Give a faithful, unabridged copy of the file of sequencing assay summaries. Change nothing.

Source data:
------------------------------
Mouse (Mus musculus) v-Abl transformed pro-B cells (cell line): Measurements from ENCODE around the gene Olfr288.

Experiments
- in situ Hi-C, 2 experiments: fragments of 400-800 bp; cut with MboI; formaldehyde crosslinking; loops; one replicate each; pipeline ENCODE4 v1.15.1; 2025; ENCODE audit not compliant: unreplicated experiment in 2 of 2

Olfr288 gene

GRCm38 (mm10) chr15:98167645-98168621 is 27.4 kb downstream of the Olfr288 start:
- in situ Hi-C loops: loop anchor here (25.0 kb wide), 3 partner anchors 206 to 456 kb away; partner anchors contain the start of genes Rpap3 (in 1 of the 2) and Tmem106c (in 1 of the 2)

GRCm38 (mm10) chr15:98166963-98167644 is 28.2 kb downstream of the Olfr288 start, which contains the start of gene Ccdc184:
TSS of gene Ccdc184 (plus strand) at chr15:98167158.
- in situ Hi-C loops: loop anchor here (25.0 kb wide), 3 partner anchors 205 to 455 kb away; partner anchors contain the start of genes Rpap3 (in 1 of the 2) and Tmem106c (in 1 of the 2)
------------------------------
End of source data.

Mouse (Mus musculus) v-Abl transformed pro-B cells (cell line): Measurements from ENCODE around the gene Olfr288.

Experiments
- in situ Hi-C, 2 experiments: fragments of 400-800 bp; cut with MboI; formaldehyde crosslinking; loops; one replicate each; pipeline ENCODE4 v1.15.1; 2025; ENCODE audit not compliant: unreplicated experiment in 2 of 2

Olfr288 gene

GRCm38 (mm10) chr15:98167645-98168621 is 27.4 kb downstream of the Olfr288 start:
- in situ Hi-C loops: loop anchor here (25.0 kb wide), 3 partner anchors 206 to 456 kb away; partner anchors contain the start of genes Rpap3 (in 1 of the 2) and Tmem106c (in 1 of the 2)

GRCm38 (mm10) chr15:98166963-98167644 is 28.2 kb downstream of the Olfr288 start, which contains the start of gene Ccdc184:
TSS of gene Ccdc184 (plus strand) at chr15:98167158.
- in situ Hi-C loops: loop anchor here (25.0 kb wide), 3 partner anchors 205 to 455 kb away; partner anchors contain the start of genes Rpap3 (in 1 of the 2) and Tmem106c (in 1 of the 2)